Introductory Mathematical Analysis for Business, Economics, and the Life and Social Sciences (14e) : 9780134141107

Introductory Mathematical Analysis for Business, Economics, and the Life and Social Sciences (14e)

Haeussler / Paul / Wood
Published by
Pearson Canada
In stock
Title type
Title type

This book is ideal for one- or two-semester or two- or three-quarter courses covering topics in college algebra, finite mathematics, and calculus for students in business, economics, and the life and social sciences.


Haeussler, Paul, and Wood establish a strong algebraic foundation that sets this text apart from other applied mathematics texts, paving the way for students to solve real-world problems that use calculus. Emphasis on developing algebraic skills is extended to the exercises–including both drill problems and applications. The authors work through examples and explanations with a blend of rigor and accessibility. In addition, they have refined the flow, transitions, organisation, and portioning of the content over many editions to optimise manageability for teachers and learning for students. The table of contents covers a wide range of topics efficiently, enabling instructors to tailor their courses to meet student needs.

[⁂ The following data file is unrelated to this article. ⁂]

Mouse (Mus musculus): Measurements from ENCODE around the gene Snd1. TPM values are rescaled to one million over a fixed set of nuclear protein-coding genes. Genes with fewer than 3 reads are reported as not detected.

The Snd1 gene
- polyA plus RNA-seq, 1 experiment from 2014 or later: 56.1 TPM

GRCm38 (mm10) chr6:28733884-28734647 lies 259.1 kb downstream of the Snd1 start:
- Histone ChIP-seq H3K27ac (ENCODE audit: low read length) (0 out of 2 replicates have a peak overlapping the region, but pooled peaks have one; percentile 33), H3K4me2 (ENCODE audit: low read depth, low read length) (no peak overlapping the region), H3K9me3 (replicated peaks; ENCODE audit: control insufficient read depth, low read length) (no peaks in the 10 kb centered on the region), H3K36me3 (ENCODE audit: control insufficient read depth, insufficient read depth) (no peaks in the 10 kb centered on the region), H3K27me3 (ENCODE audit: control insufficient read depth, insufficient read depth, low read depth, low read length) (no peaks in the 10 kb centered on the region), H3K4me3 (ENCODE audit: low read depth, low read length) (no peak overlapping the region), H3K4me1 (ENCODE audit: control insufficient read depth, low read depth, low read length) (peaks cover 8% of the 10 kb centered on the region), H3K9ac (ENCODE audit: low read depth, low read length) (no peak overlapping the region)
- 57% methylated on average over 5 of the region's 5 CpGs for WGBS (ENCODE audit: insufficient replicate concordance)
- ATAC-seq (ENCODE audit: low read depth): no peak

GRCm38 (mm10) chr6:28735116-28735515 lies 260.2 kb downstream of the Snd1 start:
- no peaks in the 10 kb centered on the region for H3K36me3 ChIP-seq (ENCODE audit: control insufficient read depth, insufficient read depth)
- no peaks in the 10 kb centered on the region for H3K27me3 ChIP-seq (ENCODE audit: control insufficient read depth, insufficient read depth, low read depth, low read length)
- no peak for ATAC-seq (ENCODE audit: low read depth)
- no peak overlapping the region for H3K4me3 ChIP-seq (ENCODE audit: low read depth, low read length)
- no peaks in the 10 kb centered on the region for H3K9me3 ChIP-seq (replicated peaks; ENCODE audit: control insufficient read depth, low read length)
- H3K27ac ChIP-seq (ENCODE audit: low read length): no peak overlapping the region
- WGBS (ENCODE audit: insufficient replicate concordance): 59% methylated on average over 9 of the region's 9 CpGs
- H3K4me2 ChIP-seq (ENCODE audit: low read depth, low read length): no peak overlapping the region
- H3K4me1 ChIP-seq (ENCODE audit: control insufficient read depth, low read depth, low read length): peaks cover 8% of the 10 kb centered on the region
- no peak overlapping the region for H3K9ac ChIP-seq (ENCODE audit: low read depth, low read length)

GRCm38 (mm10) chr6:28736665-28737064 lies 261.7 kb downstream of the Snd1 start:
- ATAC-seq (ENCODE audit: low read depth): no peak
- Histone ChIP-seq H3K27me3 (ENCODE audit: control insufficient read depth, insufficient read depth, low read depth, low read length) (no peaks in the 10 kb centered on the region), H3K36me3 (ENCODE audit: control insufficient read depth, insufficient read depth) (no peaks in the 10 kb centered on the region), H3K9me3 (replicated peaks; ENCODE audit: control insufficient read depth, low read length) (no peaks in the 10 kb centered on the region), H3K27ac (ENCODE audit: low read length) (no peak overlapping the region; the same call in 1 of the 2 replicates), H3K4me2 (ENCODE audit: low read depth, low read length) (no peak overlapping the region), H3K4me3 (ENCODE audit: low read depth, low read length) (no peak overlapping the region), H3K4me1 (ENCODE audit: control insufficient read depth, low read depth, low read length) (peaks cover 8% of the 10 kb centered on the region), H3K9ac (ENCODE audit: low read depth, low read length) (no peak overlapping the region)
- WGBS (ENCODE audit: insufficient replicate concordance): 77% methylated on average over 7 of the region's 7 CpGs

Table of contents
  • CHAPTER 0 Review of Algebra
  • CHAPTER 1 Applications and More Algebra
  • CHAPTER 2 Functions and Graphs
  • CHAPTER 3 Lines, Parabolas, and Systems
  • CHAPTER 4 Exponential and Logarithmic Functions
  • CHAPTER 5 Mathematics of Finance
  • CHAPTER 6 Matrix Algebra
  • CHAPTER 7 Linear Programming
  • CHAPTER 8 Introduction to Probability and Statistics
  • CHAPTER 9 Additional Topics in Probability
  • CHAPTER 10 Limits and Continuity
  • CHAPTER 11 Differentiation
  • CHAPTER 12 Additional Differentiation Topics
  • CHAPTER 13 Curve Sketching
  • CHAPTER 14 Integration
  • CHAPTER 15 Applications of Integration
  • CHAPTER 16 Continuous Random Variables
  • CHAPTER 17 Multivariable Calculus
  • APPENDIX A Compound Interest Tables
  • APPENDIX B Table of Selected Integrals
  • APPENDIX C Areas Under the Standard Normal Curve
Features & benefits

Applications: An abundance and variety of applications for the intended audience appear throughout the book so that students see frequently how the mathematics they are learning can be used. These applications cover such diverse areas as business, economics, biology, medicine, sociology, psychology, ecology, statistics, earth science, and archaeology.


Now Work Problem N: Throughout the text we have retained the popular Now Work Problem N feature. The idea is that after a worked example, students are directed toan end of section problem (labelled with a coloured exercise number) that reinforces theideas of the worked example. This gives students an opportunity to practice what theyhave just learned.


Cautions: Cautionary warnings are presented in very much the same way an instructor would warn students in class of commonly-made errors. These appear in the margin, along with other explanatory notes and emphases.


Definitions, key concepts, and important rules and formulas: These are clearly stated and displayed as a way to make the navigation of the book that much easier for the student.